Be patient with yourself as you shift your internal paradigm from ranking yourself against other women, to linking arms in authentic sisterhood.

Cultivating sisterhood today is nothing less than a paradigm shift. Competition between women is a construct of patriarchal culture. When you set aside that distraction, you're free to join arms, empower yourself and your sisters, and rise up!

Honoring both commonalities and differences

a group of four women holding a boquet of sunflowersOne of the reasons listening to and sharing your heart with other women is so powerful is the opportunity to recognize commonalities.

You come to realize that your struggles are not just your isolated issue—your own storyline, your past, your problem. You recognize that the common experiences of women. Such as absorbing messages that you’re not enough, too much, doing it wrong, and so on.

At the same time, honoring the differences among women is also essential.

As a white woman, I feel strongly that I have a responsibility to educate myself about understanding racism and privilege. The Wise Woman Tradition is rooted in traditional ways throughout the world, and we also recognize that our experiences are not the same.

Of course, the variety of backgrounds that impact our experiences as women also includes age, class, sexual preference, gender expression, mothers and not mothers . . .

So find ways to connect with sisters in gatherings large and small—whether a cup of tea with a friend, a sacred sharing circle, or a women’s conference.

Cultivating your relationships with women galvanizes a sense of belonging, inspiration and strength. And by embracing and honoring other women, you come to more fully love and value yourself.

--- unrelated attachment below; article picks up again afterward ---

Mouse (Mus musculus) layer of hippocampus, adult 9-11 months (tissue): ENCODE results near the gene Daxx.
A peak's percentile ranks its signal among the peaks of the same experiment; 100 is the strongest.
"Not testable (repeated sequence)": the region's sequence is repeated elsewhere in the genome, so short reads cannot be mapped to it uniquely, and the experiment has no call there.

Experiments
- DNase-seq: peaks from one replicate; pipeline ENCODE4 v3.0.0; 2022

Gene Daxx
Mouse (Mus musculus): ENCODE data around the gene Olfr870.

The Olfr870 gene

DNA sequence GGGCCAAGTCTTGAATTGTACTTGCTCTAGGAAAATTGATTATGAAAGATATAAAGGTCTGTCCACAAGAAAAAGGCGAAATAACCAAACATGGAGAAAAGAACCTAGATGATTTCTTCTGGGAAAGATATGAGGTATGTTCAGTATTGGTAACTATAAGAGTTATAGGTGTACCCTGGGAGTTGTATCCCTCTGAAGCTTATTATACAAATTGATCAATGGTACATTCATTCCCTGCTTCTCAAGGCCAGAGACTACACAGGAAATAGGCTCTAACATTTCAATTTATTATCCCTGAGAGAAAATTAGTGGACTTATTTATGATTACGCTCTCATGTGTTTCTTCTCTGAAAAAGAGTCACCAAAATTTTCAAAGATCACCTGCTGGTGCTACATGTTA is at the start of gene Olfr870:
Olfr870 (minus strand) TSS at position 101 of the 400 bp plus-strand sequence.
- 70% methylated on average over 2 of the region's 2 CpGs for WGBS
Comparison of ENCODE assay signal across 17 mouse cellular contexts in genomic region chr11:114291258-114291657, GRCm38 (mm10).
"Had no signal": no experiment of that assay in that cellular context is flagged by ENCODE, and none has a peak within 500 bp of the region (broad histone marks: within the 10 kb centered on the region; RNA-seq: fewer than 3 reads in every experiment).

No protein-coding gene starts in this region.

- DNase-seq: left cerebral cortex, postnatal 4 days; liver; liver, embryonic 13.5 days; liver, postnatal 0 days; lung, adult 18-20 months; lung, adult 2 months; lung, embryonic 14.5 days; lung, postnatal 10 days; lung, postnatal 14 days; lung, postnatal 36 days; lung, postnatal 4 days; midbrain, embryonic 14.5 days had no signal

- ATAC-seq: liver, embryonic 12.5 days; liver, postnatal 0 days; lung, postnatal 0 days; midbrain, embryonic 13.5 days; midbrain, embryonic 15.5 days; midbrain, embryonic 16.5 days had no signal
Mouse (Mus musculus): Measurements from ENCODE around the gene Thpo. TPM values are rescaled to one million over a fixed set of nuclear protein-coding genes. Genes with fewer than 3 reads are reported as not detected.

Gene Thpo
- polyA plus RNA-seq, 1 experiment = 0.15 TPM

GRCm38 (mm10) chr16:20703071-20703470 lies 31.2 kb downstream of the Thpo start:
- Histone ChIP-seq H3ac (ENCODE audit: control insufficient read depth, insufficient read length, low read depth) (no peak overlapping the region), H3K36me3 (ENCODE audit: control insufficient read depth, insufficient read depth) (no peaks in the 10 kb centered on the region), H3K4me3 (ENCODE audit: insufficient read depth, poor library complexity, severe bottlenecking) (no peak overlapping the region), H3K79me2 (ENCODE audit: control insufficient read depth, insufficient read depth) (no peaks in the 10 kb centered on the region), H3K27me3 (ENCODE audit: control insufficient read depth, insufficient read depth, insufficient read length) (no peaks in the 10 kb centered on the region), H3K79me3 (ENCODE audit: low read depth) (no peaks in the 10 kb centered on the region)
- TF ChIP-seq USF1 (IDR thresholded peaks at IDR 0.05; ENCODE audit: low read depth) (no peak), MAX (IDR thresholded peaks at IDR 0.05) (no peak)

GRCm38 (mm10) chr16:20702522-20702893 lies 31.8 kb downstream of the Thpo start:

Flowers do not diminish one another's beauty

meadow flowers violet and dandelionWhat makes a meadow full of wildflowers so captivating and beautiful?

Not the appearance of one, but the abundance of many flowers with different colors, shapes, fragrances, sizes, and stages of development.

The beauty of one flower—say a curvy, purple violet, does not diminish the beauty of another—perhaps a bright, golden sunburst of a dandelion

If I appreciate your beauty, or intelligence, that need not diminish mine!

Thick or thin; black or white; busty or hippy or leggy, we are each our own unique, lovely flower.

Competition between women is a construct of patriarchal culture which keeps us separated from one another.

Women of all shapes, sizes, colors, and flavors each have our unique expressions of beauty and style to share with the world and one another.

When we look at each other in this way, we discover that we are all reflections of the divine!

[top of Spirit section]

Which holistic healing tenet is calling you today?

Freebie—It's Your Time Now!

As a woman, embracing the wholeness of your body, mind and spirit isn’t always easy.

You may feel alone at times, navigating a difficult turn on the spiral of your life's journey.

You may fell overwhelmed at times with the deep and difficult internal work of loving your body, setting boundaries, or breaking free of societal expectations of what a woman “should” be.

Yet this is the work of becoming who you are. Who you came here on this planet, in this body, to be.

One step at a time.

Along your unique journey, which step is calling you today?

Perhaps you want to focus on nourishing your body—turning to the earth for food and medicine, or honoring your body’s natural calls for both activity and rest.

Or you may be drawn to focusing on loving yourself, mind and heart. Or cultivating healthy, authentic relationships to heal old wounds.

Or maybe right now you want to focus on embodying your spiritual self through connections—with yourself, with the natural world, or with sisters.

The beauty of holistic healing is that any one of these tenets you choose to focus on, is interconnected with all the others. Think of them as a web of support for your own health and well-being, at your fingertips when you feel so called.

As you embody your wholeness, you feel more alive. More you. More free to be all of who you are—body, mind and spirit.

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Corinna Woodseasoned teacher and mentor along the Wise Woman path–from herbs to self love

I've been teaching earth-based, woman-centered holistic healing for 30 years. Today, I offer tools to ground you in your own innate wisdom, discernment, and self-understanding. 

I invite you to explore my blog articles, free resources, and online courses—made just for wonderful women like you.